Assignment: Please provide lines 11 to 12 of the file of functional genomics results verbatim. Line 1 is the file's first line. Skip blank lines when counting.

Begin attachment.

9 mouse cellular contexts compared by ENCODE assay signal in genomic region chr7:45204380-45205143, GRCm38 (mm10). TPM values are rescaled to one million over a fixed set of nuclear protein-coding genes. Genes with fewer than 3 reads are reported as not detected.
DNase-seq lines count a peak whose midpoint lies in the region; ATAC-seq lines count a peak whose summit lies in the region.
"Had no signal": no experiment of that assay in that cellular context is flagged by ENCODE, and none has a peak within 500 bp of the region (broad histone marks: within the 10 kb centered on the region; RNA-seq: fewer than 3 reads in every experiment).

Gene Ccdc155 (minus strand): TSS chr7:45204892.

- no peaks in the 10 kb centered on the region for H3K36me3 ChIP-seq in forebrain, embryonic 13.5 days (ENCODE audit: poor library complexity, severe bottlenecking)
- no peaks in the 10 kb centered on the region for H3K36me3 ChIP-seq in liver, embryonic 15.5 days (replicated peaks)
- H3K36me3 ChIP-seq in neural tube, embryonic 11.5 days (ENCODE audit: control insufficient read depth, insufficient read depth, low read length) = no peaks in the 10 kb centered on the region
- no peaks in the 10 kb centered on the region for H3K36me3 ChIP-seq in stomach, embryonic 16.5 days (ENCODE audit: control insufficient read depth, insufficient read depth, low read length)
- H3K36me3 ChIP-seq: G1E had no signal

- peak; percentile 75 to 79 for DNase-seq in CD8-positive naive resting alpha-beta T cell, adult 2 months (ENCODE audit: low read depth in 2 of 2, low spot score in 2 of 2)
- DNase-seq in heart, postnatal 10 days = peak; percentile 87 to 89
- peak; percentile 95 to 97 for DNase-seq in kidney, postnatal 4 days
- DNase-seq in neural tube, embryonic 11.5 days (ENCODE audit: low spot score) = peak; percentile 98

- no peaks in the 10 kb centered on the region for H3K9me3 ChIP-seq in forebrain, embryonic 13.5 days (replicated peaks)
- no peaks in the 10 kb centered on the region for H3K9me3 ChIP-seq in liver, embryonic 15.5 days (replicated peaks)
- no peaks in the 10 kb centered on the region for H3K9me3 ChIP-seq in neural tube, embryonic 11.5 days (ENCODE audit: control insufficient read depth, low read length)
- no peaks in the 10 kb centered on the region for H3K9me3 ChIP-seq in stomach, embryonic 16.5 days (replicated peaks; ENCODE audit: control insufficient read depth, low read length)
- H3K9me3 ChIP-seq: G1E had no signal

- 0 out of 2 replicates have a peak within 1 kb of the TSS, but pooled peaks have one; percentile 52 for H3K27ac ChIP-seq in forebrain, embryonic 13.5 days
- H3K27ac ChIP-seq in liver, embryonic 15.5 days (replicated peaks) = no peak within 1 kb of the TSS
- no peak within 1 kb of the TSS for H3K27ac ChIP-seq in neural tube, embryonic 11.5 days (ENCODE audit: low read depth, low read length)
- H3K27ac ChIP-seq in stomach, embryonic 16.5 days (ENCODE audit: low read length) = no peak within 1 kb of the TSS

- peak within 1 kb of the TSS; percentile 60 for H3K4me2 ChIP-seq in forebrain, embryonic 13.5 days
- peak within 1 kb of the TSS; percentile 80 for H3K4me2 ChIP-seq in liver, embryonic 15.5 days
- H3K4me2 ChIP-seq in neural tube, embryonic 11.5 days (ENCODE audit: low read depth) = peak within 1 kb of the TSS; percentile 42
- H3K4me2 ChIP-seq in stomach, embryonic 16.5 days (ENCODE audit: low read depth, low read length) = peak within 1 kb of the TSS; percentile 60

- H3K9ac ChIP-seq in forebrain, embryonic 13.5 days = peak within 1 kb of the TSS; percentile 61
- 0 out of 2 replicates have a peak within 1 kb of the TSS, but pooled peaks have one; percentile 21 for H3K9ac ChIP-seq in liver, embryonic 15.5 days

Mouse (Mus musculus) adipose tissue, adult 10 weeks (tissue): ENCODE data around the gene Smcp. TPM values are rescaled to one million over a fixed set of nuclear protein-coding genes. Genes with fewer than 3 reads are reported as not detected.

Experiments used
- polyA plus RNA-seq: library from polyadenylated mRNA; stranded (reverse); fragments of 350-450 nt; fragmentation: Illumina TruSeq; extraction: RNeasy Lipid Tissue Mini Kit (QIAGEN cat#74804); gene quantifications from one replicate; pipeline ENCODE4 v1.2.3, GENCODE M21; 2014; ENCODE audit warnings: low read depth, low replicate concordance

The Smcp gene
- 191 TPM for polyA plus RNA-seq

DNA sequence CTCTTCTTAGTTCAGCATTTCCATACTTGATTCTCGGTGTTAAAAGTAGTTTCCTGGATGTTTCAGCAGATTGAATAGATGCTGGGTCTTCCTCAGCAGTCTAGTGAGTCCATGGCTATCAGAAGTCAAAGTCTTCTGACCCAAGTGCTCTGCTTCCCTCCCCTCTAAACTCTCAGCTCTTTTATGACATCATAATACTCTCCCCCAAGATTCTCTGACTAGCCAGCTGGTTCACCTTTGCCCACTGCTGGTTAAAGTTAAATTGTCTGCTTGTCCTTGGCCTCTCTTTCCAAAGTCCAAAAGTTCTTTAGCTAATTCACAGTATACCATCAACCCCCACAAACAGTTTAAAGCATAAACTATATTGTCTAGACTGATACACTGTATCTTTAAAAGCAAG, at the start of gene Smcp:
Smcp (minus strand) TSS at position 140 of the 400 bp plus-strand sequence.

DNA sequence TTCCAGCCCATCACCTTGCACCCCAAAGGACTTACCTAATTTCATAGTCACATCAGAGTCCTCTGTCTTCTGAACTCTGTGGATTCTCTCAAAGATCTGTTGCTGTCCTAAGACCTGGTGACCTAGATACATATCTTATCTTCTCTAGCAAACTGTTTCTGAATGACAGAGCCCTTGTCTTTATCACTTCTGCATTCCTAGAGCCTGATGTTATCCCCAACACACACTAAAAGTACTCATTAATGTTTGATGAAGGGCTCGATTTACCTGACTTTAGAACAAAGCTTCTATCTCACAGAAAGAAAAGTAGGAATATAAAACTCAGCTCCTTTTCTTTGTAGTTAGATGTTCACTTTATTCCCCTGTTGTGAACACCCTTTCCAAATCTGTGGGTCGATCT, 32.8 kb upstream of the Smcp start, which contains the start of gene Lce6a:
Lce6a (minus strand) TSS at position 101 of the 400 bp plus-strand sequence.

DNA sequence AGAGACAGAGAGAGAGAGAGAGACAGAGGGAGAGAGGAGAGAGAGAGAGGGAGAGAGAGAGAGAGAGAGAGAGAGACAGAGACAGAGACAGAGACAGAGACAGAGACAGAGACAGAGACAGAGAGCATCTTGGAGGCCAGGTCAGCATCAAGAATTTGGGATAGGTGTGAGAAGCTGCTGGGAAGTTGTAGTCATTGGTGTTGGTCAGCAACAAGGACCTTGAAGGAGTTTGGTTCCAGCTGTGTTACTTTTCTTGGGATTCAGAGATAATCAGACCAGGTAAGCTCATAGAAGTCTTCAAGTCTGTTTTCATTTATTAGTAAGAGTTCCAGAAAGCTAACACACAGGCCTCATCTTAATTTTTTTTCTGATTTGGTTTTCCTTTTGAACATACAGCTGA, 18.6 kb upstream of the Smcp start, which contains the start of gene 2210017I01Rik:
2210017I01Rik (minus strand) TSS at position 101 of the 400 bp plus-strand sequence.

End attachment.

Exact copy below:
- DNase-seq in heart, postnatal 10 days = peak; percentile 87 to 89
- peak; percentile 95 to 97 for DNase-seq in kidney, postnatal 4 days